Ukraine had an initial strong response to this increased vulnerability, and in 1998 became one of the first countries in Europe to adopt policies aimed at counter-trafficking, two years before the Palermo Protocol. The Palermo Protocol, otherwise known as Protocol to Prevent, Suppress and Punish Trafficking in Persons, Especially Women and Children, supplementing the United Nations Convention against Transnational Organized Crime was signed and ratified by all Eurasian countries, including Ukraine in 2004. Unfortunately all 15 countries adhere to different legal definitions of what is, and what constitutes human trafficking. This ambiguity has led to inconsistencies across the various nations in their response to human trafficking, demonstrated by their different approach to the sentencing of perpetrators and the wide variety of independent services aimed at preventing and responding to human trafficking. On paper, Ukraine’s legislation is the most comprehensive regionally which includes various protective and supportive services against human trafficking. In 2011 a comprehensive new law aimed to create standardized legislation across Ukraine to combat human trafficking and rehabilitate its victims. However, due to the long standing stereotype of victims being women and children trafficked for sexual exploitation purposes, services tend to focus primarily on sex trafficking. Other types of trafficking as well as male victims have little to no support or recognition. Prior to the war, there seemed to be a growing awareness of the different types of human trafficking and range of victims, but large groups of victims were still falling through the cracks.
The fog of war in Ukraine presents opportunities at many levels for traffickers and perpetrators to exploit huge populations of people on the move. Underlining this point, on the 4th March, 2022, the government of Ukraine communicated its inability to fulfill its duties and laws against the trafficking in persons, referencing the Palermo Protocol, due to the Russian invasion. Clearly, in the aftermath of the recent and ongoing major incidents in Ukraine, human rights violations have been going unreported and unidentified for years. This underscores the importance of support resources coming through official channels along with a coordinated effort to address them. It is undeniable that the war in Ukraine has hugely escalated the issue of human trafficking for both Ukraine and its neighboring states. Adequate response will require cooperation and strategic planning across borders and legislatures throughout Europe and Eurasia. In order to prevent and protect vulnerable individuals from trafficking and exploitation, protection and safety protocols should be strengthened through increased collaboration between authorities and states. Clear guidelines and screenings need to be conducted for any type of help including transportation, accommodation, and employment. Particularly at this time of war, it is essential that displaced individuals are provided support and informed of their rights in a context that is clear and a language they can understand. Given the particular risks and vulnerabilities of children on the move, as well as the significant number of unaccompanied and missing children, specific child protection services and support measures must be prioritized and enforced if there is to be any hope of preventing further exploitation.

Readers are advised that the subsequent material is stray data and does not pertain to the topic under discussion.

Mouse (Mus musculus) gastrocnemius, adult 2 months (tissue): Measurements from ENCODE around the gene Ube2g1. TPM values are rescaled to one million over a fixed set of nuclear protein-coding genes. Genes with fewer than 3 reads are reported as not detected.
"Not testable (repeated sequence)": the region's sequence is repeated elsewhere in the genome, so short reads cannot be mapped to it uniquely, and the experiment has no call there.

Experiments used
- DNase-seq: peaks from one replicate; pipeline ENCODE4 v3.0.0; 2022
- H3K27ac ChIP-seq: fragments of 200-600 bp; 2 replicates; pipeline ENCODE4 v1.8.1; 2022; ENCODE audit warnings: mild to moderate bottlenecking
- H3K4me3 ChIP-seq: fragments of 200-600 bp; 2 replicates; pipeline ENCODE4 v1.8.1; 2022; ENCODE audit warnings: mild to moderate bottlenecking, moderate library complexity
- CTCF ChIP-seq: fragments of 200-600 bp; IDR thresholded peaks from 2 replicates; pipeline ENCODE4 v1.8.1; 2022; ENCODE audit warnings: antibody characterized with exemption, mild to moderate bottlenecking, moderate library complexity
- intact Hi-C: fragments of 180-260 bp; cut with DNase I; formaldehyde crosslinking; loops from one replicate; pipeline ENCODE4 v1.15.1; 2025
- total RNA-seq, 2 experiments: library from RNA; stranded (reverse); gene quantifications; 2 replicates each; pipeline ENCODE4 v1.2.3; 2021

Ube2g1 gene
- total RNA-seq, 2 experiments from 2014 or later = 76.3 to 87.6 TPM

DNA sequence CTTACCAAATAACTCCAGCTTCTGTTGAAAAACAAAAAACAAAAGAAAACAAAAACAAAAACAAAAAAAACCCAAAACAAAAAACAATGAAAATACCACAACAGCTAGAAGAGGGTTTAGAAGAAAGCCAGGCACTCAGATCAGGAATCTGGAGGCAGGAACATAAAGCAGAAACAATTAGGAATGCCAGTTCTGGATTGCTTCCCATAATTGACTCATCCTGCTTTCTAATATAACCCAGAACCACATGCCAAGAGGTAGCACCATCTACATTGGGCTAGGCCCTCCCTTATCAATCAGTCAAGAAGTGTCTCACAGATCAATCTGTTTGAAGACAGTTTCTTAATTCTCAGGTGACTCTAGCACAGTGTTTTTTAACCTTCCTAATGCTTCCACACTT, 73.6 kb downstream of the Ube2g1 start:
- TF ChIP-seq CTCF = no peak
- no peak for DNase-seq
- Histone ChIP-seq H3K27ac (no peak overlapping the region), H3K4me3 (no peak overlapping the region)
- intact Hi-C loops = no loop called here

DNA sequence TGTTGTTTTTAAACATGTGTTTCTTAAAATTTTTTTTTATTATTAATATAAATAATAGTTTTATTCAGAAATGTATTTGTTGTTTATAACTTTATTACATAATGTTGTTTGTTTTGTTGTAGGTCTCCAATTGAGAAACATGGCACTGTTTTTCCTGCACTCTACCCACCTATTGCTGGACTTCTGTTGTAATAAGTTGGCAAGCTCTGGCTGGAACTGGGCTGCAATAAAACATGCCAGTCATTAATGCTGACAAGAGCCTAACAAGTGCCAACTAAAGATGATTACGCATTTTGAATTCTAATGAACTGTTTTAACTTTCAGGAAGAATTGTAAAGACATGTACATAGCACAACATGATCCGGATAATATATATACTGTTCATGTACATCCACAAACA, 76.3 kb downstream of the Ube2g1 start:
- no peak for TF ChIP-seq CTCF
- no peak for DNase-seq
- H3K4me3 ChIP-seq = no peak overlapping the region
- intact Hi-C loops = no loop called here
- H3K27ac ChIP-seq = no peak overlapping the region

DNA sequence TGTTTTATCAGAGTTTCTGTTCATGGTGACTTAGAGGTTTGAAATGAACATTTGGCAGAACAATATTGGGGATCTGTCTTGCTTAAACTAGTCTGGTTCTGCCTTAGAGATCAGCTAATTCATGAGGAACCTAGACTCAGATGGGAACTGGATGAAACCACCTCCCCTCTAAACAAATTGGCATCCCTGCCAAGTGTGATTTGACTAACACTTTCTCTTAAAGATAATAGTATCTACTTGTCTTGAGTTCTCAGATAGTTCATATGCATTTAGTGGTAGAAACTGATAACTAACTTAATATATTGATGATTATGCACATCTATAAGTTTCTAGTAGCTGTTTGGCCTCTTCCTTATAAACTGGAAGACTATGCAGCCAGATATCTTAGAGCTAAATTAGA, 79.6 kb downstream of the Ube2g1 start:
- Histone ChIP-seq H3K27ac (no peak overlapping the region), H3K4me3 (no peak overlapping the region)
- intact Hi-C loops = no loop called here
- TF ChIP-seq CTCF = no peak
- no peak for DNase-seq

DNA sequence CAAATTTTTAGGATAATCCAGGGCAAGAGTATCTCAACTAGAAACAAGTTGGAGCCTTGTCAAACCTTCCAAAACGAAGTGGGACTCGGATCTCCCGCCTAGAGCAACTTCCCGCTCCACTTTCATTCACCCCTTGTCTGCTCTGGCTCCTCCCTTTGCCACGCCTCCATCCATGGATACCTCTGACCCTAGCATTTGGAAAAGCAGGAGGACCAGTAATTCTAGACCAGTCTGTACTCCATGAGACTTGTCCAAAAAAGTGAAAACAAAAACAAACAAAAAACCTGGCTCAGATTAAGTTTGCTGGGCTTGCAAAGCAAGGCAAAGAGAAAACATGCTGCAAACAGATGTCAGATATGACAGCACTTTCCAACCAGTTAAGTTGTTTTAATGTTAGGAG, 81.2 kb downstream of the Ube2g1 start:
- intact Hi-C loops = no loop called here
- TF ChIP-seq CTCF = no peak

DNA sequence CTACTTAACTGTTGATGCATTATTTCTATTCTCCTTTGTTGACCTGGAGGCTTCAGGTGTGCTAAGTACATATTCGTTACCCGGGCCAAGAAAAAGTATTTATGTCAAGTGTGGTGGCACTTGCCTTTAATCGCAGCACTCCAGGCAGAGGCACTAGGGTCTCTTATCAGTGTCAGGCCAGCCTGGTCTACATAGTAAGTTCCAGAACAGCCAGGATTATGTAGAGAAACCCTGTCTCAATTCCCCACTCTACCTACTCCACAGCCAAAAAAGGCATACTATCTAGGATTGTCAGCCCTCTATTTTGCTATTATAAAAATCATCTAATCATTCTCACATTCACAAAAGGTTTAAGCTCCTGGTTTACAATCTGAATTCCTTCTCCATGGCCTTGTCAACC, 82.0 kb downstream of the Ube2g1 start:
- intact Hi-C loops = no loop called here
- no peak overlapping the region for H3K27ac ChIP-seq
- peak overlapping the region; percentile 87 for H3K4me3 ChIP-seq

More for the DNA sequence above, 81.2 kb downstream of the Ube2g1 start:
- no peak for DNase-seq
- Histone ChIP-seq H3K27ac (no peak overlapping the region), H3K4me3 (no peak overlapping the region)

Human Trafficking Search’s War in Ukraine Research Guide aims to provide basic information on the human trafficking implications of the war in Ukraine, and its effect in Europe more broadly. It also gives some historical context on human trafficking in Ukraine and resources for those who wish to learn more.
Through this tool, we hope to support constructive and informed dialogue on the war in Ukraine in classrooms, boardrooms and dining rooms.
- Download or read Human Trafficking Search’s Original Publication, War in Ukraine Research Guide here.
- For articles, videos and reports relating to the war in Ukraine, visit our dedicated War in Ukraine page.
By Angela Khalife– Research Fellow at Human Trafficking Search – Security and Crime Science graduate